“But, it’s a sci-fi film,” I hear you say, and we’ve got to “suspend disbelief.” But, that suspension of disbelief has got to be uniform. Not everyone in the movie is a god. But they all act as though they are. No one is capable of really being hurt. Oh, plenty of faceless “humans” die, but even though four of the five Avengers are human, they are all immune to the power of a visiting god, “Loki,” who is raining down his wrath for the purposes of, well… who knows? It’s irrelevant. It’s all an excuse to put more mecha-manga-bots in the air.
Older sci-fi, by comparison, for having limited budgets to spend on special effects, is both artistically interesting and philosophically challenging – see “Logan’s Run” or “Soylent Green,” or the original “Planet of the Apes.” These movies shock the system – not with ADHD-inducing roller coaster antics, but with troubling questions of morality, sexuality and politics. Even the first “Superman” movie provided much more in the way of humanity, and loss. So, it’s not that superhero movies (which are actually places humanity goes to worship its native and inescapable polytheism) are bad; it’s that the greenscreen has destroyed cinema.
And “Star Wars,” the movie that started the modern era of big-screen, big-budget space adventure, was about a farm boy, with no political affiliation, using the spirit voices he heard in his head, and what would have been essentially out-dated tech (in his world) to destroy the evil machine planet. Now, government-sponsored, nuclear-powered super-agents are our only hope.
“The Avengers” continues the theme of the government-supersoldier-as-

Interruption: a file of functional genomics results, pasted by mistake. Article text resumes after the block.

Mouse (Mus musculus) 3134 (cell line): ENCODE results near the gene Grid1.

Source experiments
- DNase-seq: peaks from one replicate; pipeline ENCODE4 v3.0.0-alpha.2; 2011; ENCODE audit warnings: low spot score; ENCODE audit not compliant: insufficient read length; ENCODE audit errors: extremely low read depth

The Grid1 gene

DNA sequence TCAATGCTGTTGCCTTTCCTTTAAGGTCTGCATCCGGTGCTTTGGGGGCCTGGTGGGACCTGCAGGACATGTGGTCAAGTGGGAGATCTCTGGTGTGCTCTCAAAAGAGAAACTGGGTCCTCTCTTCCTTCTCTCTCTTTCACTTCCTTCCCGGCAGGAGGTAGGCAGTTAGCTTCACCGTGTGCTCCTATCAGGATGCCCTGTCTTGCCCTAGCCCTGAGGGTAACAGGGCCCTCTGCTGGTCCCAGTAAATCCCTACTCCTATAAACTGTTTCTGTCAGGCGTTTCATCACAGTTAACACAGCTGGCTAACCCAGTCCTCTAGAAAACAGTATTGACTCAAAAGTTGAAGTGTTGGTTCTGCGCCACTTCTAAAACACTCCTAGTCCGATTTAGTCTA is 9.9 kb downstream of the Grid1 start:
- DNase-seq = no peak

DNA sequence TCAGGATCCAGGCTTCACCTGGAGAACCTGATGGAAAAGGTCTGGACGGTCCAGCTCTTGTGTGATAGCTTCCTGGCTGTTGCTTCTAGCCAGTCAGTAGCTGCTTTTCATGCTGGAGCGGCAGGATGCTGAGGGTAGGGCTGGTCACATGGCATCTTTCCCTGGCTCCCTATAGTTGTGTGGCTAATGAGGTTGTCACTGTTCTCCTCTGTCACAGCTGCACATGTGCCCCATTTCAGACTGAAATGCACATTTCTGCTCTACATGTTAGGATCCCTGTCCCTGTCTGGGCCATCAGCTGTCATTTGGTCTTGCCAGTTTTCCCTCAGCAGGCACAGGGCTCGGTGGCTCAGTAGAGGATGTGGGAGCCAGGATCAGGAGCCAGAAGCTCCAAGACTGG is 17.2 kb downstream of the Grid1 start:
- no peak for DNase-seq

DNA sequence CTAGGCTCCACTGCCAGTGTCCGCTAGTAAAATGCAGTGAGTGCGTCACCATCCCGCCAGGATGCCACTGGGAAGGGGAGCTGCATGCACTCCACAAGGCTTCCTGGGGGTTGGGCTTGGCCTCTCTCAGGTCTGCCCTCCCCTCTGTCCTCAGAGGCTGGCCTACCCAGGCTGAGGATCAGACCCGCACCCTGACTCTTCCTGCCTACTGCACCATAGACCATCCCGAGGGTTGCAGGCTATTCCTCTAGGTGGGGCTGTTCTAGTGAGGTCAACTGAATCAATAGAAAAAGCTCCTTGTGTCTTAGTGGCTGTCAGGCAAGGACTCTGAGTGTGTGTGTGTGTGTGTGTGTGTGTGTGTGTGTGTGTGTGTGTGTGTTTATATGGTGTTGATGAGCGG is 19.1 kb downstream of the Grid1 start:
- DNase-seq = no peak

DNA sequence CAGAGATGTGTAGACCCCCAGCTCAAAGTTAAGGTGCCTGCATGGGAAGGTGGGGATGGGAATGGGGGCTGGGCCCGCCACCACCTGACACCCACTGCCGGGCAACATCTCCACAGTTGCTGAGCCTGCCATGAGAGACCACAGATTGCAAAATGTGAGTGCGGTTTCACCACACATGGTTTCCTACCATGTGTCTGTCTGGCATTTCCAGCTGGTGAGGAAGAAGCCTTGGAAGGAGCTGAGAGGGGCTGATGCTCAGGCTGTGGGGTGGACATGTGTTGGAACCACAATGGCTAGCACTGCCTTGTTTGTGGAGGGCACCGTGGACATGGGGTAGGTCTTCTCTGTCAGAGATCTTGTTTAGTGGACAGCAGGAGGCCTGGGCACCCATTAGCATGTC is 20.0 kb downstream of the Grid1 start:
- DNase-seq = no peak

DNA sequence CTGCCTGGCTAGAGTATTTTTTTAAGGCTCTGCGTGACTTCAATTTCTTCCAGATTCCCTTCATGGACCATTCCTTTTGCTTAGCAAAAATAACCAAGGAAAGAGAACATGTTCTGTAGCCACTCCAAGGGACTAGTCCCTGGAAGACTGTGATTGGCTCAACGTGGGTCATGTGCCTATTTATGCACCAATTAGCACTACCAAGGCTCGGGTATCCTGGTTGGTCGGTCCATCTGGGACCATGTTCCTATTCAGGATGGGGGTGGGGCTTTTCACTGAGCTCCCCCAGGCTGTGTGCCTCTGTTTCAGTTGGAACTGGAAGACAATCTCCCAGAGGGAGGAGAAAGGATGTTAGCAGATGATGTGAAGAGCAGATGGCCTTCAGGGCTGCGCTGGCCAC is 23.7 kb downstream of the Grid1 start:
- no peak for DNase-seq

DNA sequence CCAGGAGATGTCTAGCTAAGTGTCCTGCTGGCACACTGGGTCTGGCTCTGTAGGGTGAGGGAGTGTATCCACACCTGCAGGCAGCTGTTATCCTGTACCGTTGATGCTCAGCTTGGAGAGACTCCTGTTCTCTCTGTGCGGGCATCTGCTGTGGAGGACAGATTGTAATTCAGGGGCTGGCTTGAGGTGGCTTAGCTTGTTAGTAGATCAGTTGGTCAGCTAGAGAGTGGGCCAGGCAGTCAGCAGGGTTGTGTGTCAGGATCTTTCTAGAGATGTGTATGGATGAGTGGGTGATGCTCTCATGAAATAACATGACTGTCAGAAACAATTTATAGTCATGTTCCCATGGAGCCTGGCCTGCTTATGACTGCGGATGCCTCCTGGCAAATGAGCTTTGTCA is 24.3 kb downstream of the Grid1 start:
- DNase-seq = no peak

I think we have more to worry about in the form of the corporate government itself. (What if “The Avengers” was about a group of individuals fighting the corporate bank mafia, and the jackals in the clandestine services, who warp the information coming to all of us, through ‘news’ channels which they own and operate?)
If this sounds like an hysterical (or humorless) review, let me assure you that I love a good action movie. But good action movies are good, because the characters you follow are on a journey – call it “the hero’s journey,” which involves, always, loss and pain, before learning how to overcome an obstacle.
But, when no one can be hurt, and video-game green screened technology solves every problem, there is no room for the doubt and pain, and choice, that lets a character learn how to become the ‘hero,’ and then gives us a glimpse of how we find the heroic part of ourselves (because that is precisely what stories are for).
“The Avengers” isn’t a ‘movie.’ It’s not a ‘talkie.’ It is, however, a video game. A corporate-sponsored war game. A dizzying drug for the minds of fanboys worldwide. I guess it’s sort of clever for being that. Sort of. But, not really. Watch “Chinatown” for a summer blockbuster that demonstrates what happens to people when they get hurt, and pulls no punches. Or “The Godfather.” Or “The French Connection.” Or, “American Gangster.” It’s not that old movies were necessarily better – it’s that we’re feeding young people computer-assisted puke and calling it ‘great.’ And that’s not good for any of us, because it means that the programming is working.
Liam Scheff is author of “Official Stories,” available on Amazon and Createspace, worldwide.
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Not a movie – a video game: